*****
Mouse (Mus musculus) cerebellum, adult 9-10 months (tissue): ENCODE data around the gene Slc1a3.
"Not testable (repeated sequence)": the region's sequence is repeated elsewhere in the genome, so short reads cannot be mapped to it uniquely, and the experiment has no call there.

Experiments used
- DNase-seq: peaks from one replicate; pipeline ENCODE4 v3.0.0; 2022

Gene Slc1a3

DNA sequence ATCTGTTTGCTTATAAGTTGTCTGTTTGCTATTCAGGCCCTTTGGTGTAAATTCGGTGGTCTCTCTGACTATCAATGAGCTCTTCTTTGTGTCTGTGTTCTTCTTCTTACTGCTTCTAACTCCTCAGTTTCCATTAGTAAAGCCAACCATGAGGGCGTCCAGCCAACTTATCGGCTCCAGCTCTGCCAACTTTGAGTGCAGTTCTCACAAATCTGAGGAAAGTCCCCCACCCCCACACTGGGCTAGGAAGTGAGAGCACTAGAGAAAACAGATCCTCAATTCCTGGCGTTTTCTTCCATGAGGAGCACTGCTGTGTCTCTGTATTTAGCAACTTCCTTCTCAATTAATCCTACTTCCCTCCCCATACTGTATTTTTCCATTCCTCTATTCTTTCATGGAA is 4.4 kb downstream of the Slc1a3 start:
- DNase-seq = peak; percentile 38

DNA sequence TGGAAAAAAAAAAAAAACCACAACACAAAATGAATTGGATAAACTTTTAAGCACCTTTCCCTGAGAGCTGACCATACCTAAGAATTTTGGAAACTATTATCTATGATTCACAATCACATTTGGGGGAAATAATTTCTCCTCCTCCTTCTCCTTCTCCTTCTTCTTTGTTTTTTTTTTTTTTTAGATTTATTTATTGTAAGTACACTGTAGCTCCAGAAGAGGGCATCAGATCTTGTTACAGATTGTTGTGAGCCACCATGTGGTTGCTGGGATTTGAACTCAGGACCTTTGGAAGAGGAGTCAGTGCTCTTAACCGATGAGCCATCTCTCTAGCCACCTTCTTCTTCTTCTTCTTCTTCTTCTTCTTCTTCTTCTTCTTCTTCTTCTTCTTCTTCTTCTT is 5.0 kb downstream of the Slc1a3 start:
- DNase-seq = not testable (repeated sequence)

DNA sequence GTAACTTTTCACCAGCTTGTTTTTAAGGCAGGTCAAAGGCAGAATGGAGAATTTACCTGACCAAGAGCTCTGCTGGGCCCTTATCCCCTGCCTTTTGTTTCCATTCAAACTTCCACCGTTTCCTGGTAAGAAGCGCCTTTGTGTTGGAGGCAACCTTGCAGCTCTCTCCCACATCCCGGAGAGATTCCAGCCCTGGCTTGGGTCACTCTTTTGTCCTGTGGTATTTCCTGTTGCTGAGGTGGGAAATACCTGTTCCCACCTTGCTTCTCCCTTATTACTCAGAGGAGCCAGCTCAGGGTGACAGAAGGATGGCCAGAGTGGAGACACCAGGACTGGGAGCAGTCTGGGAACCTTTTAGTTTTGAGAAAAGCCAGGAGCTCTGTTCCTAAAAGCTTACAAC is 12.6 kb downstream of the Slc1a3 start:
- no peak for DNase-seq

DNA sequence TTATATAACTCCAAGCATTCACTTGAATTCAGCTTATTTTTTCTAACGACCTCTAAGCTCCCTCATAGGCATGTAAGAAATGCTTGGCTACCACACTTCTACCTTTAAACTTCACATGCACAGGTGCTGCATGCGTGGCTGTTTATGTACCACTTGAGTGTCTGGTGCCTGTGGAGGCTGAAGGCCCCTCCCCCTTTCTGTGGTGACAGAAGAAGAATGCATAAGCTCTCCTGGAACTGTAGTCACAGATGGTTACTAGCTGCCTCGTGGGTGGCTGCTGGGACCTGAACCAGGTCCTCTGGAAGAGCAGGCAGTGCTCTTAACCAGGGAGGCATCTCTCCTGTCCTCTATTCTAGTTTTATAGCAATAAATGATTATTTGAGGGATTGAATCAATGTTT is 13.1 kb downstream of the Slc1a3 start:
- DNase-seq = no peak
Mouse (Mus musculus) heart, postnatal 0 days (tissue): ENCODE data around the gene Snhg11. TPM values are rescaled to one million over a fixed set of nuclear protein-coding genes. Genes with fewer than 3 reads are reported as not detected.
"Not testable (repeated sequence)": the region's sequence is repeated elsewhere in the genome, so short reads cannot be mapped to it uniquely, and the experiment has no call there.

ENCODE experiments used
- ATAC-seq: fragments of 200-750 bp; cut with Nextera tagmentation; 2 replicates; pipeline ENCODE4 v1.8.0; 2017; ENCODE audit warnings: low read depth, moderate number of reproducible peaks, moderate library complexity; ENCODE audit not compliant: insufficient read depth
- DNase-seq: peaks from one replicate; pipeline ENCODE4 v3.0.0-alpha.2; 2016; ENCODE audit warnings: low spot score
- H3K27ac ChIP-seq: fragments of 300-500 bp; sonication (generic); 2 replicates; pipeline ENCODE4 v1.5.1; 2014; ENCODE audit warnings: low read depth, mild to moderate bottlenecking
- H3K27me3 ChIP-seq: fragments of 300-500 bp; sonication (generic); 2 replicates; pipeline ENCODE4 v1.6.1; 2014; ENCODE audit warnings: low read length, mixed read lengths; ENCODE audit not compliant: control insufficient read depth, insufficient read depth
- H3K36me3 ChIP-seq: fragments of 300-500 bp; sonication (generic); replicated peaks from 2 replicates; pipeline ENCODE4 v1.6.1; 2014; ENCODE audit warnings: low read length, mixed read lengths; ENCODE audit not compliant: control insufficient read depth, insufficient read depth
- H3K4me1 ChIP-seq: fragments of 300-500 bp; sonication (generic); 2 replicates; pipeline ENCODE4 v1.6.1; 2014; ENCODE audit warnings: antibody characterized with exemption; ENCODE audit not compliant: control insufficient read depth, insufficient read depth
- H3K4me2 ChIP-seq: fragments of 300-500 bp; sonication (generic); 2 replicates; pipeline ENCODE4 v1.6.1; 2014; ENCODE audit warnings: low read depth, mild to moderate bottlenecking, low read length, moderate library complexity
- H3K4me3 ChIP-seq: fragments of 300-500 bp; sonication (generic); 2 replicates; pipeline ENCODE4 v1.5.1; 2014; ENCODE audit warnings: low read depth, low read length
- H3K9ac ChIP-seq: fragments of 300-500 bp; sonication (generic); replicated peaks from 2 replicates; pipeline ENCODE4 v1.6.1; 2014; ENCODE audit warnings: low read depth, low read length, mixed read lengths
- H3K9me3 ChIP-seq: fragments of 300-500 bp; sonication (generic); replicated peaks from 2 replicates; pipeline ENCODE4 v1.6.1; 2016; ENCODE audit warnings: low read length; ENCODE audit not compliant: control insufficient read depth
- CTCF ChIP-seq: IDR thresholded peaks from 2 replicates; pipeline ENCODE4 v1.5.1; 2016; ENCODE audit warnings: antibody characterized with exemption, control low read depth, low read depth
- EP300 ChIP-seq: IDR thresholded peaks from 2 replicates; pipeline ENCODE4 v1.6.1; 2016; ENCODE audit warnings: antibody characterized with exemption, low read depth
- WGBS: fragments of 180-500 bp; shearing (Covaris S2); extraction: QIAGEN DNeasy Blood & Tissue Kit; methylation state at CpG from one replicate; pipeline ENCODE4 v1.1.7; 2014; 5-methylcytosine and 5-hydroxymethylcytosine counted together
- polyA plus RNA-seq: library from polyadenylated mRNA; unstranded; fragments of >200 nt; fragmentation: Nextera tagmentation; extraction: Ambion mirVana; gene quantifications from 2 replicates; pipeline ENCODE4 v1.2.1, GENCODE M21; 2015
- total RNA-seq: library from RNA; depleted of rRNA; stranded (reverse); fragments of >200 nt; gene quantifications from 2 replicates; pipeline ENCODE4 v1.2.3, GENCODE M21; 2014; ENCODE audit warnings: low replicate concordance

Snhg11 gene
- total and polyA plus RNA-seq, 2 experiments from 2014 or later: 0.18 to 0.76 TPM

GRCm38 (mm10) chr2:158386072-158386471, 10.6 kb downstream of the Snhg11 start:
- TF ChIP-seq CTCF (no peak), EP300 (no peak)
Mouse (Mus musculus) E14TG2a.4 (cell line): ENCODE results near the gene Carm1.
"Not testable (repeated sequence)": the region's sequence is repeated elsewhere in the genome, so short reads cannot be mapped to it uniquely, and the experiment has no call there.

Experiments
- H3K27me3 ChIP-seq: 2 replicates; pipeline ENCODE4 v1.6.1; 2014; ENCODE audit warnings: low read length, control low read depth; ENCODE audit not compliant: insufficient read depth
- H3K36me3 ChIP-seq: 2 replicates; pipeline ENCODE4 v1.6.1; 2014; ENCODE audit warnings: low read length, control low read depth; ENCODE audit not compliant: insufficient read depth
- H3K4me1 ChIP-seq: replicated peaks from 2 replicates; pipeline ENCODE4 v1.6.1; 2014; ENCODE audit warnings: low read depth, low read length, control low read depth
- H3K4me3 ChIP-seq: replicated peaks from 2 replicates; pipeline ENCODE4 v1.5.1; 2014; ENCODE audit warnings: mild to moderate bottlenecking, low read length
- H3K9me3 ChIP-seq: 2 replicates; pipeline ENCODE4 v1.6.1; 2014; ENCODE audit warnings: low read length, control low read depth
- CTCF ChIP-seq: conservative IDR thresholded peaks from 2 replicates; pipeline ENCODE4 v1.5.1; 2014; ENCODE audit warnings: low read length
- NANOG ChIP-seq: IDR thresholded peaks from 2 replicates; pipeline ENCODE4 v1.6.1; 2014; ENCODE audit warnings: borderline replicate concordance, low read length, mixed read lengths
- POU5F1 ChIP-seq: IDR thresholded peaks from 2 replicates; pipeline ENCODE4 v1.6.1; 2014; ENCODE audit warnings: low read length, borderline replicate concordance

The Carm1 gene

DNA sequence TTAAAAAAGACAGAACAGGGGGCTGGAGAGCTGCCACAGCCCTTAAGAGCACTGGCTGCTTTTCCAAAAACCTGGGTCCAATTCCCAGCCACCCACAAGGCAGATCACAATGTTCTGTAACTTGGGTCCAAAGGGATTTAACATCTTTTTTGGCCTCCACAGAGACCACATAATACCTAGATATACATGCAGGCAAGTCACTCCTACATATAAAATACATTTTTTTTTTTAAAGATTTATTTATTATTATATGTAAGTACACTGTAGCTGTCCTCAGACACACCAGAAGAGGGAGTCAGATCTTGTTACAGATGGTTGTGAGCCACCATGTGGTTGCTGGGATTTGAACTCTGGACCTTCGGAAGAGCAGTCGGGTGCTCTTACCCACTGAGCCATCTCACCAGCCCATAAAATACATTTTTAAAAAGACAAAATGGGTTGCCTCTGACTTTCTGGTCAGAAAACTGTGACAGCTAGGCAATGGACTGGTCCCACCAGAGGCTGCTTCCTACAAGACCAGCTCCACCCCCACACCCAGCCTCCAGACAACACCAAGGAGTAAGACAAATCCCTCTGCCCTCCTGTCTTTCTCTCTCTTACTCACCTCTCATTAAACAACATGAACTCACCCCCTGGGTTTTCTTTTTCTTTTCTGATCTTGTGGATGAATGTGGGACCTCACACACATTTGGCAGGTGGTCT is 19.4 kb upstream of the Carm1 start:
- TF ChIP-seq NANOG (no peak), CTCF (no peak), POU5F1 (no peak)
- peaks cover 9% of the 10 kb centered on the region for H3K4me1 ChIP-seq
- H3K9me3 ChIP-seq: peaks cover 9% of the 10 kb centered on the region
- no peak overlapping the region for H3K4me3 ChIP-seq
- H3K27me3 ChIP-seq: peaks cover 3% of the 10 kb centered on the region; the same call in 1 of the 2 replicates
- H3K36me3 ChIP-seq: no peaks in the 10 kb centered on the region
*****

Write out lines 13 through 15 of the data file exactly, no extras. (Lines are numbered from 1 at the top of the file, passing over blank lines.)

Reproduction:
- DNase-seq = no peak
Mouse (Mus musculus) heart, postnatal 0 days (tissue): ENCODE data around the gene Snhg11. TPM values are rescaled to one million over a fixed set of nuclear protein-coding genes. Genes with fewer than 3 reads are reported as not detected.
"Not testable (repeated sequence)": the region's sequence is repeated elsewhere in the genome, so short reads cannot be mapped to it uniquely, and the experiment has no call there.